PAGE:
Look for a national organization for stats, examples include: Stress in America Survey, American Psychological Society, CDC, National Institutes of Health, National Alliance on Mental Illness, there are often industry or population specific organizations.

    For what causes stress consider a search such as “population and sources of stress”

    Example “college students and sources of stress”

    This was the first one https://go.gale.com/ps/i.do?id=GALE%7CA62839434&sid=googleScholar&v=2.1&it=r&linkaccess=abs&issn=01463934&p=AONE&sw=w&userGroupName=anon%7Eb3f6219a#:~:text=The%20top%20five%20sources%20of,work%20load%2C%20and%20new%20responsibilities.

    For why this is a problem consider a search such as “population and stress and statistics”

    Example “college students and stress and statistics” and look beyond the first few hits to find a reputable organization. This was the third one https://www.apa.org/monitor/2017/09/numbers

    For how to help consider a search such as “population and stress management and program”

    Example “college students and stress management and pet therapy” resulting in https://www.smithsonianmag.com/smart-news/interacting-therapy-dogs-may-help-stressed-out-college-students-cope-180977736/

    One interview: Find someone who represents the population and interview them to get their perspective on the causes of stress and why it is concerning.

    Rubric

    Who (1 point) Did you go into detail and describe the population

    What (1 point) Did you identify multiple potential sources of stress unique to this population?

    Why (1 point) Did you provide statistics on the incidence/prevalence of stress, burnout, PTSD or other stress-related conditions 

    How (1 point) What type of program are you interested in researching to help this population?

    Interview (1 point)

    References: Did you identify AND incorporate the results of quality references? If not, points will be deducted from that section.

    Formatting, Design, Visual, Grammar (1 point) Did you ensure your presentation was your best effort?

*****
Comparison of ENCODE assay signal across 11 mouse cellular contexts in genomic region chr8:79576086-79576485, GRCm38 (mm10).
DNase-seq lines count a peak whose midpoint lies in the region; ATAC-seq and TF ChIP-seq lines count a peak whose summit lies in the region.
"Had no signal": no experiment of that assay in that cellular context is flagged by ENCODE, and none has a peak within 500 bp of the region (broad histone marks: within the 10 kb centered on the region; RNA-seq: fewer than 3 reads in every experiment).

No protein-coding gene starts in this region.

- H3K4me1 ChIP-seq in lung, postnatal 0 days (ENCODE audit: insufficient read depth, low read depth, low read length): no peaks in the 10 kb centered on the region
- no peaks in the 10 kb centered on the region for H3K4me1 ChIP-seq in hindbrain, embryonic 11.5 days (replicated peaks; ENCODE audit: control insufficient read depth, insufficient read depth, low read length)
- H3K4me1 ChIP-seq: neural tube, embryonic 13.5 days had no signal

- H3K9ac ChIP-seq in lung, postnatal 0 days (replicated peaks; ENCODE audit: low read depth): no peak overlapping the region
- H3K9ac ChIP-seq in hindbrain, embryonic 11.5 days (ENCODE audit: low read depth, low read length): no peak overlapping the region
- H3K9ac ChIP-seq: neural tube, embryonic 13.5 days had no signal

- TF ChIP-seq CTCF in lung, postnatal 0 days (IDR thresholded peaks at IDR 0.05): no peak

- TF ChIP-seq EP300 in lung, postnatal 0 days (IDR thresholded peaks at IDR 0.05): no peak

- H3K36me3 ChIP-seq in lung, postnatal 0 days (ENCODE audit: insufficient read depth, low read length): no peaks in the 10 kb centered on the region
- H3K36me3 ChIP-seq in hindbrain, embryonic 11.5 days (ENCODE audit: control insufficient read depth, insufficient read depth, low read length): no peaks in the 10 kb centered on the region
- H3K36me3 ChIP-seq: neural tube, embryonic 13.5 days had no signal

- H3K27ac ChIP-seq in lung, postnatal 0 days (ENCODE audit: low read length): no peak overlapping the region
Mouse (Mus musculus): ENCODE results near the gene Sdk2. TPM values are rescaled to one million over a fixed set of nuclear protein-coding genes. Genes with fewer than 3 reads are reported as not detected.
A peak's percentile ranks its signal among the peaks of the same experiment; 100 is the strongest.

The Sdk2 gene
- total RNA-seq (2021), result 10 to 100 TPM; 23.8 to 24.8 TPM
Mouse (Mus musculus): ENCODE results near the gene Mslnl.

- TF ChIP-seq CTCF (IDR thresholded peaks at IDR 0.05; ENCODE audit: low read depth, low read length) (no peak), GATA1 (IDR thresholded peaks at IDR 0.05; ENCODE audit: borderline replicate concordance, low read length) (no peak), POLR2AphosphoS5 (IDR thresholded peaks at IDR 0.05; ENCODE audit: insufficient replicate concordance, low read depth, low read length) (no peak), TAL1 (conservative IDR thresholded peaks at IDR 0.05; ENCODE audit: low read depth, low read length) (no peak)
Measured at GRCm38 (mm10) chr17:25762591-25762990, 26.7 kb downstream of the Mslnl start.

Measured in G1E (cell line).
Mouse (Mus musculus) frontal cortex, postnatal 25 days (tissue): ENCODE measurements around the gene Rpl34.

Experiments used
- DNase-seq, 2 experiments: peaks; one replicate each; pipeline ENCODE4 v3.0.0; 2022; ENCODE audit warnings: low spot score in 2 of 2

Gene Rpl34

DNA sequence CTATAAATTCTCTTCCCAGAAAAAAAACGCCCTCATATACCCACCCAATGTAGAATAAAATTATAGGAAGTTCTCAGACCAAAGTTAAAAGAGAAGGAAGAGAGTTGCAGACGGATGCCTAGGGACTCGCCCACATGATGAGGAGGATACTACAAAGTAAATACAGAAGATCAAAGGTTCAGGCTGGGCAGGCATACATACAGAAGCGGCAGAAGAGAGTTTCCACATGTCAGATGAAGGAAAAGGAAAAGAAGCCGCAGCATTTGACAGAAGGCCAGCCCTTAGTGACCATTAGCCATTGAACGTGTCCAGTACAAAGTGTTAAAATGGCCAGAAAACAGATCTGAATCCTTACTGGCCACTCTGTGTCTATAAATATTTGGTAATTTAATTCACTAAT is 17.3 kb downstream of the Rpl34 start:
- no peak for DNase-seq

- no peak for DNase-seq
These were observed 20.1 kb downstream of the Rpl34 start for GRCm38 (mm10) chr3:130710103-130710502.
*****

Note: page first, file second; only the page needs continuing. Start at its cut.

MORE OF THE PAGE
Powerpoint

    ESSAY

    Natural experiments and long-term

    monitoring are critical to understand and

    predict marine host–microbe ecology and

    evolution

    Matthieu LerayID
    1‡*, Laetitia G. E. WilkinsID

    2¤‡
    , Amy ApprillID

    3
    , Holly M. BikID

    4
    ,

    Friederike Clever
    1,5

    , Sean R. ConnollyID
    1
    , Marina E. De León

    1,2
    , J. Emmett DuffyID

    6
    ,

    Leïla Ezzat7, Sarah Gignoux-WolfsohnID8, Edward Allen Herre1, Jonathan Z. KayeID9,
    David I. KlineID

    1
    , Jordan G. KuenemanID

    1
    , Melissa K. McCormickID

    8
    , W. Owen McMillan

    1
    ,

    Aaron O’DeaID
    1,10*, Tiago J. PereiraID

    4
    , Jillian M. PetersenID

    11
    , Daniel F. PetticordID

    1
    ,

    Mark E. Torchin
    1
    , Rebecca Vega ThurberID

    12
    , Elin VidevallID

    13,14
    , William T. WcisloID

    1
    ,

    Benedict YuenID
    11

    , Jonathan A. EisenID
    2,15,16

    1 Smithsonian Tropical Research Institute, Balboa, Ancon, Republic of Panama, 2 UC Davis Genome

    Center, University of California, Davis, Davis, California, United States of America, 3 Marine Chemistry and

    Geochemistry Department, Woods Hole Oceanographic Institution, Woods Hole, Massachusetts, United

    States of America, 4 Department of Marine Sciences and Institute of Bioinformatics, University of Georgia,

    Athens, Georgia, United States of America, 5 Department of Natural Sciences, Manchester Metropolitan

    University, Manchester, United Kingdom, 6 Tennenbaum Marine Observatories Network, Smithsonian

    Environmental Research Center, Edgewater, Maryland, United States of America, 7 Department of Ecology,

    Evolution and Marine Biology, University of California Santa Barbara, Santa Barbara, California, United